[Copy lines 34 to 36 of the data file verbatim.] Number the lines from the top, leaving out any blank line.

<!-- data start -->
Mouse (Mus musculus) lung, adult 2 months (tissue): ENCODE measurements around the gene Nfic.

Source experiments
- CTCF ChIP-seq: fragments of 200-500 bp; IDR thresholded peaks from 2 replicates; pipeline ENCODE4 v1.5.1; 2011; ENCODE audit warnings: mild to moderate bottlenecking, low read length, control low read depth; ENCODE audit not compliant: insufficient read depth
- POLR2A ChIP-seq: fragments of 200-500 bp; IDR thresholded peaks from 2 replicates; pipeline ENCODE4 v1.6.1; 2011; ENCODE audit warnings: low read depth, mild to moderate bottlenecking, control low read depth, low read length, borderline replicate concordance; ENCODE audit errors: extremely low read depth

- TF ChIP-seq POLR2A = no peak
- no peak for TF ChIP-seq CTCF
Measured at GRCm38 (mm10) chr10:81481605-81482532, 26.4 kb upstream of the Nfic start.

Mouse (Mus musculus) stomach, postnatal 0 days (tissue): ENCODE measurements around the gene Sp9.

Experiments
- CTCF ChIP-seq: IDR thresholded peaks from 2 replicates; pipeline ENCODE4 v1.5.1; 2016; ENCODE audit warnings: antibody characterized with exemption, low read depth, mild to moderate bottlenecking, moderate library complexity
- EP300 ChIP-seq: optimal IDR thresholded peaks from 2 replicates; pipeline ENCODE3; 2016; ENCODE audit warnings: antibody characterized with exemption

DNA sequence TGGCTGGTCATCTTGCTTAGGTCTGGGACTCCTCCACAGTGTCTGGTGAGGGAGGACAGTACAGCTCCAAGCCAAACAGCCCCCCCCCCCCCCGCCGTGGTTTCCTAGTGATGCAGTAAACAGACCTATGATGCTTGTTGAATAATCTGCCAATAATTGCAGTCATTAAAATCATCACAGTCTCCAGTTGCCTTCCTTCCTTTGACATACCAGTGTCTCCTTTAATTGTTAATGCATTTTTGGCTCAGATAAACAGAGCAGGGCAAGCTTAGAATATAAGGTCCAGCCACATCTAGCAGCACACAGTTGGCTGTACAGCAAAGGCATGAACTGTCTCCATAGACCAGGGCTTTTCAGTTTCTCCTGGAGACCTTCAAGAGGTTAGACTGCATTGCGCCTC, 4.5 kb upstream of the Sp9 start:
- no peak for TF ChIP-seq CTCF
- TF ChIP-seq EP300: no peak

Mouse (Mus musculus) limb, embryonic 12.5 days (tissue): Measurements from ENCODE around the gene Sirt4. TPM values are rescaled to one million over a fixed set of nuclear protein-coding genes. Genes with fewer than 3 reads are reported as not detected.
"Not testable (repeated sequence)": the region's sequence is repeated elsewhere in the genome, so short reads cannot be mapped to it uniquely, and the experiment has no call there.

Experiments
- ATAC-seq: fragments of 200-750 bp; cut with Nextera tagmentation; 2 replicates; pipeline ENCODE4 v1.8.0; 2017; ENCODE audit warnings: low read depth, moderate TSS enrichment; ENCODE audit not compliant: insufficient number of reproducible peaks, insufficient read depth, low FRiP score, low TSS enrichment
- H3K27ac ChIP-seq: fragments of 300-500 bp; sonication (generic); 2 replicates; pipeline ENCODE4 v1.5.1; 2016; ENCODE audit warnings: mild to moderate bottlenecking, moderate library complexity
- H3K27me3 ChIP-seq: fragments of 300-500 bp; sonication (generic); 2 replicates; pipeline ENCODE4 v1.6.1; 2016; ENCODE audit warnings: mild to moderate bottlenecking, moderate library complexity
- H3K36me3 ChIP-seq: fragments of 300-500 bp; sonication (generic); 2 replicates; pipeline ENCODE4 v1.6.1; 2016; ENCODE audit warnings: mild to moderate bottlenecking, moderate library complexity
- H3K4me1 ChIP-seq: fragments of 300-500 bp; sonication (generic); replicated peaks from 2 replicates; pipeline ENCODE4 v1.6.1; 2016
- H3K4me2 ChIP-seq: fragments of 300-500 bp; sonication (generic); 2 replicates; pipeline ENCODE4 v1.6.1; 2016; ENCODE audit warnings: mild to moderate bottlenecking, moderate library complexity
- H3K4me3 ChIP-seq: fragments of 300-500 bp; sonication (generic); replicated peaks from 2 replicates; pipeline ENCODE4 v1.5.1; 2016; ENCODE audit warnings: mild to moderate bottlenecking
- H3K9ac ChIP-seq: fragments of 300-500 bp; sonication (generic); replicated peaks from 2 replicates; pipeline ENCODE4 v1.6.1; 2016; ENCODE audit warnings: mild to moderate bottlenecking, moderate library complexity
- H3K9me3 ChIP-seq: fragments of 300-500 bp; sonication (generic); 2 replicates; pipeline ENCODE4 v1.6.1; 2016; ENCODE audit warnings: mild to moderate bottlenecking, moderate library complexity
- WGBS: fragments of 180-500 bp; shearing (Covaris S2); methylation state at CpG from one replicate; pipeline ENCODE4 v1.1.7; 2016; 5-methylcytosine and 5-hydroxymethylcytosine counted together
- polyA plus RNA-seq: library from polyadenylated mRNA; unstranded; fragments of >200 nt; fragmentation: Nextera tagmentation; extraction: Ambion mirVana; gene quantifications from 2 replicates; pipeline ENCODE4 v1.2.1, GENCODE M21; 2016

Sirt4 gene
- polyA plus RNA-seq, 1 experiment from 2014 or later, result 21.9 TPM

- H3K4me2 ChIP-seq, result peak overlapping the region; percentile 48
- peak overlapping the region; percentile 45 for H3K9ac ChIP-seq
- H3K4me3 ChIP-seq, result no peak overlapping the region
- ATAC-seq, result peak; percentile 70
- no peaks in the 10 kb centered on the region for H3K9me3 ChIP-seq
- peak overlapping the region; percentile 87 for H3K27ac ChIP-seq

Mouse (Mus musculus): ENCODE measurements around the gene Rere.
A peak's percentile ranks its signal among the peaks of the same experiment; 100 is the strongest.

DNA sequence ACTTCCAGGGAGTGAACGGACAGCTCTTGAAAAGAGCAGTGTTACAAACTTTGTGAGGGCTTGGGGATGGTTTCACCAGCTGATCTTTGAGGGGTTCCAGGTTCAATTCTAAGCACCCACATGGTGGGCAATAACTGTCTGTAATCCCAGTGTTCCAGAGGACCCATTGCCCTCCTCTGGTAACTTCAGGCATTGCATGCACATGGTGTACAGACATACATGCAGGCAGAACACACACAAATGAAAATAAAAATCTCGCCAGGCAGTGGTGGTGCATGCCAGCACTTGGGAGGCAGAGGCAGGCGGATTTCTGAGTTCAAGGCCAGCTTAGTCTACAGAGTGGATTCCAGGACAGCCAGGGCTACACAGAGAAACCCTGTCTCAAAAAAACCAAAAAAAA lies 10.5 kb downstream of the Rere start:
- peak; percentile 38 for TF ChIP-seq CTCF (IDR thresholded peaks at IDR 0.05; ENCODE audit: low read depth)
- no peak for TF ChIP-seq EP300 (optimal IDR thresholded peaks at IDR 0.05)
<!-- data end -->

- ATAC-seq, result peak; percentile 70
- no peaks in the 10 kb centered on the region for H3K9me3 ChIP-seq
- peak overlapping the region; percentile 87 for H3K27ac ChIP-seq